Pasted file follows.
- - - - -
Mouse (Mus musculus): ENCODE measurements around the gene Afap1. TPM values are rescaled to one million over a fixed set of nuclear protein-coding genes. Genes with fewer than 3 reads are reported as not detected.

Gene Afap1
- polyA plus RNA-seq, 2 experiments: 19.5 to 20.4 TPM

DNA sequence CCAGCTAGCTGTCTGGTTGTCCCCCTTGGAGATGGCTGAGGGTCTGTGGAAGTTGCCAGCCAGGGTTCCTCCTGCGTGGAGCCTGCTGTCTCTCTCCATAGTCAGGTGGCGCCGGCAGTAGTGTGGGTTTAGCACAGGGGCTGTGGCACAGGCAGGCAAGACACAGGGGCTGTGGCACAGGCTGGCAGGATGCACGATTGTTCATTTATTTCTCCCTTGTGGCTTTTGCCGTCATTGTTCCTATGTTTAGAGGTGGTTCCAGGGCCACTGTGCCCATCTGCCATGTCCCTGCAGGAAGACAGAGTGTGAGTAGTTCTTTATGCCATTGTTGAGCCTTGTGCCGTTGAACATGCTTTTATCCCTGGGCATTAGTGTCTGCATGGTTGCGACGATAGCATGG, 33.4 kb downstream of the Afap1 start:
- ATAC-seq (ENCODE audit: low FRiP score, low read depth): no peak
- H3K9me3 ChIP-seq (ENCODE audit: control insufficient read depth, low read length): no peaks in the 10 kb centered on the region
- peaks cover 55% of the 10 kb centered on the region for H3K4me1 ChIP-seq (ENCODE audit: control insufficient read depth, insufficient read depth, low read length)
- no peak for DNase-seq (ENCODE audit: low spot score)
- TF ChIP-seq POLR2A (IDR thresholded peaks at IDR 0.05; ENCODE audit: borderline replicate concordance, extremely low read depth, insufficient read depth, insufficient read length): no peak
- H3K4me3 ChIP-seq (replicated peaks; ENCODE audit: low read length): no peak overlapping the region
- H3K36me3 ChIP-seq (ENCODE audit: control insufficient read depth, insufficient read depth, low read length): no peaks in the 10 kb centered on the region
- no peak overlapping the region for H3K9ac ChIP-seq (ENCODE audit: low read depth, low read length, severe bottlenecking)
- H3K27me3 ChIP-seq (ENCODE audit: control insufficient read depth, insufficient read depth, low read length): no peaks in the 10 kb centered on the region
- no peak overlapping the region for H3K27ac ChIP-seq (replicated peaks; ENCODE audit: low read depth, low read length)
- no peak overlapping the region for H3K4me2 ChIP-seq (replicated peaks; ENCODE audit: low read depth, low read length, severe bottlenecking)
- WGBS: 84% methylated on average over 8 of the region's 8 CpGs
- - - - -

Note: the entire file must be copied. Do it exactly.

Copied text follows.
Mouse (Mus musculus): ENCODE measurements around the gene Afap1. TPM values are rescaled to one million over a fixed set of nuclear protein-coding genes. Genes with fewer than 3 reads are reported as not detected.

Gene Afap1
- polyA plus RNA-seq, 2 experiments: 19.5 to 20.4 TPM

DNA sequence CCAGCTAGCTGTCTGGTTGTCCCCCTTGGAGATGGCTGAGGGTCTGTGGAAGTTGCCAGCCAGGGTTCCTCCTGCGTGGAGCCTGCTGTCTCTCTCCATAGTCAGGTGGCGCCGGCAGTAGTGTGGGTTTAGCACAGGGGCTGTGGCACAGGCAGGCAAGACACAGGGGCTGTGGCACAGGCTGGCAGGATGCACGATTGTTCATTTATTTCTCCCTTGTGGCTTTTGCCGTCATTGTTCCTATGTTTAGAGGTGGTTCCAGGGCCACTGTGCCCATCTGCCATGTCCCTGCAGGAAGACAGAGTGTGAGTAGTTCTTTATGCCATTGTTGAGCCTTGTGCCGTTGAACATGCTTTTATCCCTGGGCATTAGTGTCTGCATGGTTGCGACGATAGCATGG, 33.4 kb downstream of the Afap1 start:
- ATAC-seq (ENCODE audit: low FRiP score, low read depth): no peak
- H3K9me3 ChIP-seq (ENCODE audit: control insufficient read depth, low read length): no peaks in the 10 kb centered on the region
- peaks cover 55% of the 10 kb centered on the region for H3K4me1 ChIP-seq (ENCODE audit: control insufficient read depth, insufficient read depth, low read length)
- no peak for DNase-seq (ENCODE audit: low spot score)
- TF ChIP-seq POLR2A (IDR thresholded peaks at IDR 0.05; ENCODE audit: borderline replicate concordance, extremely low read depth, insufficient read depth, insufficient read length): no peak
- H3K4me3 ChIP-seq (replicated peaks; ENCODE audit: low read length): no peak overlapping the region
- H3K36me3 ChIP-seq (ENCODE audit: control insufficient read depth, insufficient read depth, low read length): no peaks in the 10 kb centered on the region
- no peak overlapping the region for H3K9ac ChIP-seq (ENCODE audit: low read depth, low read length, severe bottlenecking)
- H3K27me3 ChIP-seq (ENCODE audit: control insufficient read depth, insufficient read depth, low read length): no peaks in the 10 kb centered on the region
- no peak overlapping the region for H3K27ac ChIP-seq (replicated peaks; ENCODE audit: low read depth, low read length)
- no peak overlapping the region for H3K4me2 ChIP-seq (replicated peaks; ENCODE audit: low read depth, low read length, severe bottlenecking)
- WGBS: 84% methylated on average over 8 of the region's 8 CpGs